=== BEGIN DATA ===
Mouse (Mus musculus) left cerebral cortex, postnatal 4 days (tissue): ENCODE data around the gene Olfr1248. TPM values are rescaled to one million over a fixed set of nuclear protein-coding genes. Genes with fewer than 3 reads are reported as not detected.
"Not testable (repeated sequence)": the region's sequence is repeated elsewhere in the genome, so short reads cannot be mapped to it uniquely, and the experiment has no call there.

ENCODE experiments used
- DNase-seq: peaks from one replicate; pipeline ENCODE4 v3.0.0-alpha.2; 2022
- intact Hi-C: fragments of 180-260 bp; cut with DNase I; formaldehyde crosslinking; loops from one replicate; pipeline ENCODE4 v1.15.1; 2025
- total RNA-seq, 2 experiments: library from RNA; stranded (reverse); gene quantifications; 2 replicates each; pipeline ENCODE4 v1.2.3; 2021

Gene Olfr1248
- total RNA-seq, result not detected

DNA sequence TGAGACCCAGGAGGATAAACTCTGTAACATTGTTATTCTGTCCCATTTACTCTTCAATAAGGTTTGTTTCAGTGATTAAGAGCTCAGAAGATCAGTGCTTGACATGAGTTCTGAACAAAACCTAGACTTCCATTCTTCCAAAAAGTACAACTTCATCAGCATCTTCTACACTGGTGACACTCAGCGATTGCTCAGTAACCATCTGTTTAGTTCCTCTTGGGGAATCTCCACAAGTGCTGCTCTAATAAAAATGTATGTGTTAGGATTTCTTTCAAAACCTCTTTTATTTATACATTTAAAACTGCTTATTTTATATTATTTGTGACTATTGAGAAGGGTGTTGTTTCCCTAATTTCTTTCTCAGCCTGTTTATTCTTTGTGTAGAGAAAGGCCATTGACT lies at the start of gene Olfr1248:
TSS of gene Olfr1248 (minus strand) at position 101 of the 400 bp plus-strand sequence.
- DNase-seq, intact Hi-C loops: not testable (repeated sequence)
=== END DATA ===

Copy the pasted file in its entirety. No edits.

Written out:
Mouse (Mus musculus) left cerebral cortex, postnatal 4 days (tissue): ENCODE data around the gene Olfr1248. TPM values are rescaled to one million over a fixed set of nuclear protein-coding genes. Genes with fewer than 3 reads are reported as not detected.
"Not testable (repeated sequence)": the region's sequence is repeated elsewhere in the genome, so short reads cannot be mapped to it uniquely, and the experiment has no call there.

ENCODE experiments used
- DNase-seq: peaks from one replicate; pipeline ENCODE4 v3.0.0-alpha.2; 2022
- intact Hi-C: fragments of 180-260 bp; cut with DNase I; formaldehyde crosslinking; loops from one replicate; pipeline ENCODE4 v1.15.1; 2025
- total RNA-seq, 2 experiments: library from RNA; stranded (reverse); gene quantifications; 2 replicates each; pipeline ENCODE4 v1.2.3; 2021

Gene Olfr1248
- total RNA-seq, result not detected

DNA sequence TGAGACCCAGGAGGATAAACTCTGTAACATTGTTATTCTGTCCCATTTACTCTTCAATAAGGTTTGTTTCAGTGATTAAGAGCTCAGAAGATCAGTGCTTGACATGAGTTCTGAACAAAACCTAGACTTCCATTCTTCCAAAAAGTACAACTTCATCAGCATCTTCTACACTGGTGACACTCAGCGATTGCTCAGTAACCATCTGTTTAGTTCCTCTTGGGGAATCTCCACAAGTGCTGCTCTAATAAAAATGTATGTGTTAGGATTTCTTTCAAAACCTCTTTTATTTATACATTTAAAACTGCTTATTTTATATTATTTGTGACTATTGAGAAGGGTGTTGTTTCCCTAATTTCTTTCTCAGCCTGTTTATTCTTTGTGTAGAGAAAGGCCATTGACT lies at the start of gene Olfr1248:
TSS of gene Olfr1248 (minus strand) at position 101 of the 400 bp plus-strand sequence.
- DNase-seq, intact Hi-C loops: not testable (repeated sequence)